Karla is also a proud member of Robinson+Cole’s Pro Bono Committee and is dedicated to maintaining pro bono work as part of her practice. Her pro bono clients include individuals and families seeking asylum in the United States. She has also represented nonprofit organizations in obtaining tax-exempt status and has served as legal counsel in a zoning appeal for a nonprofit association created to support and protect a national park.

Photo of Evan Seeman Evan Seeman

Evan J. Seeman is a lawyer in Robinson+Cole’s Hartford office and focuses his practice on land use, real estate, environmental, and regulatory matters, representing local governments, developers and advocacy groups. He has spoken and written about RLUIPA, and was a lead author of…

Evan J. Seeman is a lawyer in Robinson+Cole’s Hartford office and focuses his practice on land use, real estate, environmental, and regulatory matters, representing local governments, developers and advocacy groups. He has spoken and written about RLUIPA, and was a lead author of an amicus curiae brief at the petition stage before the United States Supreme Court in a RLUIPA case entitled City of San Leandro v. International Church of the Foursquare Gospel.

Evan serves as the Secretary/Treasurer of the APA’s Planning & Law Division. He also serves as the Chair of the Planning & Zoning Section of the Connecticut Bar Association’s Young Lawyers Section, and is the former Co-Chair of its Municipal Law Section. He has been named to the Connecticut Super Lawyers® list as a Rising Star in the area of Land Use Law for 2013 and 2014. He received his B.A. in political science and Russian studies (with honors) from Trinity College in Hartford, Connecticut, where he was selected as the President’s Fellow in the Department of Modern Languages and Literature. Evan received his Juris Doctor at the University of Connecticut School of Law, where he served on the Connecticut Law Review. While in law school, he interned with the Connecticut Office of the Attorney General in the environmental department, and served as a judicial intern for the judges of the Mashantucket Pequot Tribal Court. Following law school, Evan clerked for the Honorable F. Herbert Gruendel of the Connecticut Appellate Court.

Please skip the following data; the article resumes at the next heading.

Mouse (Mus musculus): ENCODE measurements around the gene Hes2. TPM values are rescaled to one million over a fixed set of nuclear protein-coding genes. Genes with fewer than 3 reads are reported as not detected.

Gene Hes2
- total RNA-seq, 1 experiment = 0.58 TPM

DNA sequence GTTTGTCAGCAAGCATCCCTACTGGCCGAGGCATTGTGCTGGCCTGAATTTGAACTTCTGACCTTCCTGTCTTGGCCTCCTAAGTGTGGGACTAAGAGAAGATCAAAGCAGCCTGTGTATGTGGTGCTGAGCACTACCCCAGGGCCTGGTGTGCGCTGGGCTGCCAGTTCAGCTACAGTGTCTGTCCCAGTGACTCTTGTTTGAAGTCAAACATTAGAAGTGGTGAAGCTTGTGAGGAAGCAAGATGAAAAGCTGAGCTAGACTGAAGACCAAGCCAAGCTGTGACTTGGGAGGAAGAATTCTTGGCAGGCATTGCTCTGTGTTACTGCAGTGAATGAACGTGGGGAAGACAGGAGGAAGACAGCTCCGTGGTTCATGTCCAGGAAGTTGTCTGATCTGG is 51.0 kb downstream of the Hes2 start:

Photo of Dwight Merriam Dwight Merriam

Dwight H. Merriam founded Robinson+Cole’s Land Use Group in 1978. He represents land owners, developers, governments and individuals in land use matters, with a focus on defending governments in RLUIPA cases. Dwight is a Fellow and Past President of the American Institute of…

Dwight H. Merriam founded Robinson+Cole’s Land Use Group in 1978. He represents land owners, developers, governments and individuals in land use matters, with a focus on defending governments in RLUIPA cases. Dwight is a Fellow and Past President of the American Institute of Certified Planners, a former Director of the American Planning Association (APA), a former chair of APA’s Planning and Law Division, Immediate Past Chair of the American Bar Association’s Section of State and Local Government Law, Chair of the Institute of Local Government Studies at the Center for American and International Law, a Fellow of the Royal Institution of Chartered Surveyors, a Fellow of the American Bar Foundation, a member of the Rocky Mountain Land Use Institute National Advisory Board, a Fellow of the Connecticut Bar Foundation, a Counselor of Real Estate, a member of the Anglo-American Real Property Institute, and a Fellow of the American College of Real Estate Lawyers.

He teaches land use law at the University of Connecticut School of Law and at Vermont Law School and has published over 200 articles and eight books, including Inclusionary Zoning Moves Downtown, The Takings Issue, The Complete Guide to Zoning, and Eminent Domain Use and Abuse: Kelo in Context. He is the senior co-author of the leading casebook on land use law, Planning and Control of Land Development (Eighth Edition). Dwight has written and spoken widely on how to avoid RLUIPA claims and how to successfully defend against them in court. He is currently writing a book on the subject, RLUIPA DEFENSE, for the American Bar Association.

Dwight has been named to the Connecticut Super Lawyers® list in the area of Land Use Law since 2006, is one of the Top 50 Connecticut Super Lawyers in Connecticut, and is one of the Top 100 New England Super Lawyers (Super Lawyers is a registered trademark of Key Professional Media, Inc.). He received his B.A. (cum laude) from the University of Massachusetts, his Masters of Regional Planning from the University of North Carolina, where he was the graduation speaker in 2011, and his J.D. from Yale. He is a featured speaker at many land use seminars, and presents monthly audio land use seminars for the International Municipal Lawyers Association. Dwight has been cited in the national press from The New York Times to People magazine and has appeared on NBC’s The Today Show, MSNBC and public television.

Dwight also had a career in the Navy, serving for three tours in Vietnam aboard ship, then returning to be the Senior Advisor of the Naval ROTC Unit at the University of North Carolina in Chapel Hill where he taught Defense Administration and Military Management as an Assistant Professor in the undergraduate and graduate curriculum in Defense Administration and Military Management. He left active duty after seven years to attend law school, but continued on for 24 more years as a reserve Surface Warfare Officer with two major commands, including that of the reserve commanding officer of the Naval Undersea Warfare Center. He retired as a Captain in 2009 after 31 years of service.